For the past two years, I’ve been leading a team committed to promoting anti-racism in medicine. We’ve traveled across the country to train healthcare professionals to become anti-racists. This is one sure way to reduce or, dare I say, eliminate, disparities in healthcare.
“But, what is racism?” you may ask. “We live in a post-racist society,” others may proclaim. Some might say, “Isn’t everybody a little racist?”
Let’s start with the basics. Racism is a system of white racial supremacy and oppression of non-white racial groups in order to maintain the system that benefits those who identify as “white” and disadvantage those considered “non-white.” The concept of “race” is not scientific – it is a social construct that was created during the late 1600s after a major slave uprising commonly called Bacon’s Rebellion.
Since then, people in the United States have been broken into categories based upon the most obvious human variations, including skin melanin pigmentation, eye shape, and nose shape. These “normal” human variations were assigned a higher value to those deemed “white” and to devalue those deemed not “white.”
From this racial caste system was born a social hierarchy, including practices, laws, norms, and policies that perpetuated this racial caste. This is the system of racism. According to physician and public health researcher, Dr. Camara Jones, racism can be perpetrated at different levels – institutionally, interpersonally and internally.
Institutional racism refers to the institutional policies, practices, laws and norms that provide differential access to material conditions (e.g., healthcare, housing, education) and access to power (e.g., information, resources, political voice) in society by race.
Interpersonal racism refers to the differential assumptions about the abilities, motives and intentions of others by race that influence interactions.
Internalized racism is the acceptance of negative messages by stigmatized groups and acceptance of messages of racial superiority by the dominant group. Each form of racism carries with it significant health risks to all.
Institutional racist practices and policies contribute to healthcare disparities by determining differential access to quality medical care for marginalized racial groups. For example, in 2017, the Kaiser Family Foundation found that Native Americans, African Americans and Latinx Americans have the highest rates of uninsured populations compared to White Americans. It’s well established that those who are uninsured have poorer health outcomes due to lack of access to proper medical treatment and prevention.
Interpersonal racism is mediated through the concept of implicit bias, which is unconscious opinions and views of a group – positive or negative. In healthcare, physicians’ implicit bias has been linked to differential practices, where physicians provide lower quality healthcare to people of color compared to whites, including pain management, antibiotic treatment and asthma management in children.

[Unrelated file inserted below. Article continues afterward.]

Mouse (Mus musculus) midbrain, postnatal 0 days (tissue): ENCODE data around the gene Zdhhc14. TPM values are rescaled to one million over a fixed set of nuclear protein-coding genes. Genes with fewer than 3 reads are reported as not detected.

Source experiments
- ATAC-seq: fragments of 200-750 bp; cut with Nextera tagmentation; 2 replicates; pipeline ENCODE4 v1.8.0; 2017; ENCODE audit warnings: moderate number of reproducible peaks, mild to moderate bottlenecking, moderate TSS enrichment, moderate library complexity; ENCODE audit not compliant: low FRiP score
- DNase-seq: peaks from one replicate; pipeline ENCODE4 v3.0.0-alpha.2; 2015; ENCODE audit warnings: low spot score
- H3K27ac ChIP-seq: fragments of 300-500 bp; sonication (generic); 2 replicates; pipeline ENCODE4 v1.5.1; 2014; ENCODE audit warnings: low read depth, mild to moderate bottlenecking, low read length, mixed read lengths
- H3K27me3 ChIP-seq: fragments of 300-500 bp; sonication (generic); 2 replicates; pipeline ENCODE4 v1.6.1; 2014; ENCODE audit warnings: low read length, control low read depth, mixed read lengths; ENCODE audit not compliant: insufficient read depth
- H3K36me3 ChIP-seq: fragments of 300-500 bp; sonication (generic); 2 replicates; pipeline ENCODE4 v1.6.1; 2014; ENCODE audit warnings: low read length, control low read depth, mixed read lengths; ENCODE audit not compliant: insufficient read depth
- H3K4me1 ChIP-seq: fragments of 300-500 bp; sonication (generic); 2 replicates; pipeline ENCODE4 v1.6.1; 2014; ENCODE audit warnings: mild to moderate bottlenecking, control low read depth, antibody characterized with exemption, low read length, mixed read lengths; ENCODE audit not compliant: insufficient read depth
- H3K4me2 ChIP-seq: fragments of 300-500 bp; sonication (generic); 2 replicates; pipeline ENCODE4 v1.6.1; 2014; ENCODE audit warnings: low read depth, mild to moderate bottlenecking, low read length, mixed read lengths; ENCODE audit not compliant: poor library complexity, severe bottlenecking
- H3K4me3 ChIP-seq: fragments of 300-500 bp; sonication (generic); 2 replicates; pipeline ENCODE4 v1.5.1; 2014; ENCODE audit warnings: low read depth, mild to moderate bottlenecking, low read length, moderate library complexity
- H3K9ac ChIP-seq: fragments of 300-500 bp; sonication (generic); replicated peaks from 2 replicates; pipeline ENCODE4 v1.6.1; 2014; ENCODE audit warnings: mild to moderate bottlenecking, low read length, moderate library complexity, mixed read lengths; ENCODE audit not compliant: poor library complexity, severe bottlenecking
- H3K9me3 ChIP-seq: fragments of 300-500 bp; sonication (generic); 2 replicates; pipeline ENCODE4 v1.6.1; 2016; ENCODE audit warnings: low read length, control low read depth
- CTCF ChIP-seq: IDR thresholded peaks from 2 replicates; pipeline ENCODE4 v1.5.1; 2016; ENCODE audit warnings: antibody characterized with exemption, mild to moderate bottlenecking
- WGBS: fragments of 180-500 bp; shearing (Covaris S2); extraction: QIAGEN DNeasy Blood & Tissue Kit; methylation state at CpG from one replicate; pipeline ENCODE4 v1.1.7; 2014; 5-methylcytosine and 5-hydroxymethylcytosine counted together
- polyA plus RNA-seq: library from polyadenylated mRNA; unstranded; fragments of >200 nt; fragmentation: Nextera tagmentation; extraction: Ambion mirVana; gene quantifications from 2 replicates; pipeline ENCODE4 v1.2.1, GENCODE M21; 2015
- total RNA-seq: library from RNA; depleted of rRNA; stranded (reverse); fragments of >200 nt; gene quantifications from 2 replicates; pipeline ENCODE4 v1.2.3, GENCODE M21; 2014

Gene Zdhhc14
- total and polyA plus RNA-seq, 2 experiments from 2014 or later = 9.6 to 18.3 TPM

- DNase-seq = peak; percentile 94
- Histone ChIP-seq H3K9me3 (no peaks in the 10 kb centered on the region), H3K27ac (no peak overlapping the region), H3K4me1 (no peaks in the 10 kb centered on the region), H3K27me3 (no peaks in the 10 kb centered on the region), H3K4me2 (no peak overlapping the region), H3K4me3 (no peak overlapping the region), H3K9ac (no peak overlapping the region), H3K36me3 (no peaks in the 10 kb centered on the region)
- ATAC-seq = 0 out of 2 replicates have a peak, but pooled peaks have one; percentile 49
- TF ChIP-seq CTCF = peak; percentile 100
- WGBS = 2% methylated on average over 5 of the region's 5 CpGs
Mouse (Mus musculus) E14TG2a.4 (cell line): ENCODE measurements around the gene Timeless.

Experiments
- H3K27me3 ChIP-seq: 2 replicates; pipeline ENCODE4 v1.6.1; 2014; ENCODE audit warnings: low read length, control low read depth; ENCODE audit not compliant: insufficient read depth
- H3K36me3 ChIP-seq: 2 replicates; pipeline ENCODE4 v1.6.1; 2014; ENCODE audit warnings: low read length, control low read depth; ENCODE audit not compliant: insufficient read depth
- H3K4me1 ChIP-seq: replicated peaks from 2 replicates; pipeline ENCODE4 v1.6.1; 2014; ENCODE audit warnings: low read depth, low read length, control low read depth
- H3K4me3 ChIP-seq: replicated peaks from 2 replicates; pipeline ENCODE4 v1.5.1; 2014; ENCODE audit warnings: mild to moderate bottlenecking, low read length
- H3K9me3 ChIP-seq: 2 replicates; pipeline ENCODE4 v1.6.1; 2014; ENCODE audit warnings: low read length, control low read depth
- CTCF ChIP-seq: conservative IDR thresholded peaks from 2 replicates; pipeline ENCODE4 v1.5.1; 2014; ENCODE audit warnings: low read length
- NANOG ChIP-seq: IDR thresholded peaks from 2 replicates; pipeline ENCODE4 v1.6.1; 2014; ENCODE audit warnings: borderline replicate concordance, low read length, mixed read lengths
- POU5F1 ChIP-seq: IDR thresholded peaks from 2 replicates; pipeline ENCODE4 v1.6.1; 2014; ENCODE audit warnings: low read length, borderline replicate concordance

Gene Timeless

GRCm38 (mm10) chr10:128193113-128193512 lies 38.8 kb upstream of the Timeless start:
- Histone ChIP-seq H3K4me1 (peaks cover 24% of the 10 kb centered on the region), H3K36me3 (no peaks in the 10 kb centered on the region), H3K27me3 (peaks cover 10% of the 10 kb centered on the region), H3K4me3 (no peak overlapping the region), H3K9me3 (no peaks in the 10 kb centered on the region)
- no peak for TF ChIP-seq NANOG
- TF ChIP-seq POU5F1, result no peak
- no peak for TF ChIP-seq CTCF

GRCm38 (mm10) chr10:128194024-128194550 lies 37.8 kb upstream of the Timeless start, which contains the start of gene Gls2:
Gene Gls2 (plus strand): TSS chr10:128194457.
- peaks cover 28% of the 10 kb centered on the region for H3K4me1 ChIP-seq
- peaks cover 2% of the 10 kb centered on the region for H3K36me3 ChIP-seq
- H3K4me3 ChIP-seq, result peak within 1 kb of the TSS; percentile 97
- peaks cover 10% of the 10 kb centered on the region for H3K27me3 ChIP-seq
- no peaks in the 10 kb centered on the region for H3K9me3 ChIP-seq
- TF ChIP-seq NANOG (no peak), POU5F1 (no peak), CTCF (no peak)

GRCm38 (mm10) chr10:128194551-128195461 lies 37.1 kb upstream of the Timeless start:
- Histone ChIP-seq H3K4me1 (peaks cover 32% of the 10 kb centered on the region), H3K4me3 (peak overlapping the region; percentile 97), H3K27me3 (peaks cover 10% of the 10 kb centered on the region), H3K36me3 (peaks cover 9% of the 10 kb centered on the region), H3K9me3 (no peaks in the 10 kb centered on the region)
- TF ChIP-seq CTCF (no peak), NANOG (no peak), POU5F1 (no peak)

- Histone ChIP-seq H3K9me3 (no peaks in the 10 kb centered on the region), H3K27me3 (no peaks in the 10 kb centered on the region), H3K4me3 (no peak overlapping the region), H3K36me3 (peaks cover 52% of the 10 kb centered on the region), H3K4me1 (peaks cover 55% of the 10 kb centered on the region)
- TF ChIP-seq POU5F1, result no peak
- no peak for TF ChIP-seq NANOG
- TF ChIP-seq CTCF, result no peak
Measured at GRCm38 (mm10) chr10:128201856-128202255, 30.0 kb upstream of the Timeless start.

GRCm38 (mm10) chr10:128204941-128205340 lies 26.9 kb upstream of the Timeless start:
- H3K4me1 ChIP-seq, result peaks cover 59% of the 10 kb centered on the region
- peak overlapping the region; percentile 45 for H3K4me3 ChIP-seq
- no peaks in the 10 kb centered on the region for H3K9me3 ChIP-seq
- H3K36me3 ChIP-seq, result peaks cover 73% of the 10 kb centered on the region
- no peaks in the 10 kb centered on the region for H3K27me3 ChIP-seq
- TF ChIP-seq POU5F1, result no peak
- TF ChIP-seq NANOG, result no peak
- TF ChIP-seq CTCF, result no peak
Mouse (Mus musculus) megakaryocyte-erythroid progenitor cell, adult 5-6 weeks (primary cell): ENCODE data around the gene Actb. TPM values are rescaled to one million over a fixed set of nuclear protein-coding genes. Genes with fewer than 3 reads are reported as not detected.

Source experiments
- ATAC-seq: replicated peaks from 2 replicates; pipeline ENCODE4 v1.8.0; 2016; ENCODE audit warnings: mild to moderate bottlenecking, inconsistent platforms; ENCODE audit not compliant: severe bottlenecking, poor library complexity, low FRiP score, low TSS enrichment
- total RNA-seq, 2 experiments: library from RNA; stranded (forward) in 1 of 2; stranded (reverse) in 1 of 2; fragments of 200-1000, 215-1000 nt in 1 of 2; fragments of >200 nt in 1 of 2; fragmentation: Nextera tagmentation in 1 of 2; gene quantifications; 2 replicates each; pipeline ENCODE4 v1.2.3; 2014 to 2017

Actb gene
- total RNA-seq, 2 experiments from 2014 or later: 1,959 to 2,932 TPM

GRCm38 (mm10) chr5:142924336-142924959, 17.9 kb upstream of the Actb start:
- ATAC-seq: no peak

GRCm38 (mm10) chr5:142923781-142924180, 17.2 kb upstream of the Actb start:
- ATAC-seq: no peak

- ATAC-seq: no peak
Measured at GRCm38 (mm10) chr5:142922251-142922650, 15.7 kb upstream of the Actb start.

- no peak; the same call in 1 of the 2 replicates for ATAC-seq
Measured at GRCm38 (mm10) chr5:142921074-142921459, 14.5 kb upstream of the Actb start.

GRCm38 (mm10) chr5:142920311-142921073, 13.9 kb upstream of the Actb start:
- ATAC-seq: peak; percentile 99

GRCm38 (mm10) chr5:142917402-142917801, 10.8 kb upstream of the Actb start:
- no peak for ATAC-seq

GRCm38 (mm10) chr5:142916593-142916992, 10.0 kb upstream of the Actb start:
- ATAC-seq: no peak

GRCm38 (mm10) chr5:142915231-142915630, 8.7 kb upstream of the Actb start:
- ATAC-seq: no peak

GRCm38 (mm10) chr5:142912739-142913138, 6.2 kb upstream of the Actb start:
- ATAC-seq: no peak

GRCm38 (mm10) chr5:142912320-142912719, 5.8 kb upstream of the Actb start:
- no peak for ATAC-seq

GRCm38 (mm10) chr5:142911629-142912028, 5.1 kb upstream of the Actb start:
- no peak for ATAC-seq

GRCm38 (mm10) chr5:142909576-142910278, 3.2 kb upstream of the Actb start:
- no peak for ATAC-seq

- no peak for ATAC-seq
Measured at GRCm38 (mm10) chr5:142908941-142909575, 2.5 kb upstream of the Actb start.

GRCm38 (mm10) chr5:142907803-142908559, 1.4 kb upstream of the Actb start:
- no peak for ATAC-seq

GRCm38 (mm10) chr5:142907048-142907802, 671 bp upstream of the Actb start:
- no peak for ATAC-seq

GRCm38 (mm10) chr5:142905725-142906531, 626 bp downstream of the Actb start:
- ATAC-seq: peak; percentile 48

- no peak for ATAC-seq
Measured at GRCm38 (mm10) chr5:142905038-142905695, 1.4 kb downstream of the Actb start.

Internalized racism correlates with higher rates of anxiety, depression, and suicidality in Native Americans, Latinx Americans, African Americans, and Asian Americans. Internalized racism has also been found to contribute to binge drinking, poorer health outcomes, and suicidality in White young adults.
What is the difference between a “racist” and a “bigot”? A racist is a member of the dominant racial group who believes their group is racially superior and that people of color are inferior. These attitudes dictate their discriminatory actions to disenfranchise people of color and perpetuate the system of white supremacy and racial discrimination. People who believe racist ideologies rarely admit they are racists (e.g., Gov. George Wallace of Alabama in 1963 vs. Gov. Wallace in 1983).
A bigot, on the other hand, is a person who regards or treats the members of a group (e.g., race, socioeconomic class, ability level, religion, etc.) with hatred and intolerance. People of color in the United States can be bigots toward others but do not possess the political, economic, or social power to be racist toward others.
Racism is a toxic stress that contributes to chronically elevated stress hormone levels that can lead to changes in the brain, immune system and DNA of those targeted by racism. The stress of racism has been linked to poor prenatal and perinatal outcomes, higher rates of maternal mortality and higher rates of infant mortality for people of color in the United States.
How do we stop racism in healthcare? We train our medical students, physicians and all healthcare providers to become anti-racists. An anti-racist is one who actively works to dismantle the system of white supremacy and racial oppression. An anti-racist healthcare provider should:
- Acknowledge their own negative implicit bias and work diligently to overcome them
- Take the insidious effects of racism on the health of their patients seriously
- Advocate for changes in policies that will reduce disparities in healthcare
Anti-racists in medical education should incorporate anti-racism into medical school and nursing school curricula. If we all work to become anti-racists, we can together dismantle this system of racial oppression that is killing us all.
-By Adiaha Spinks-Franklin, M.D., M.P.H., F.A.A.P., associate professor of pediatrics at Baylor College of Medicine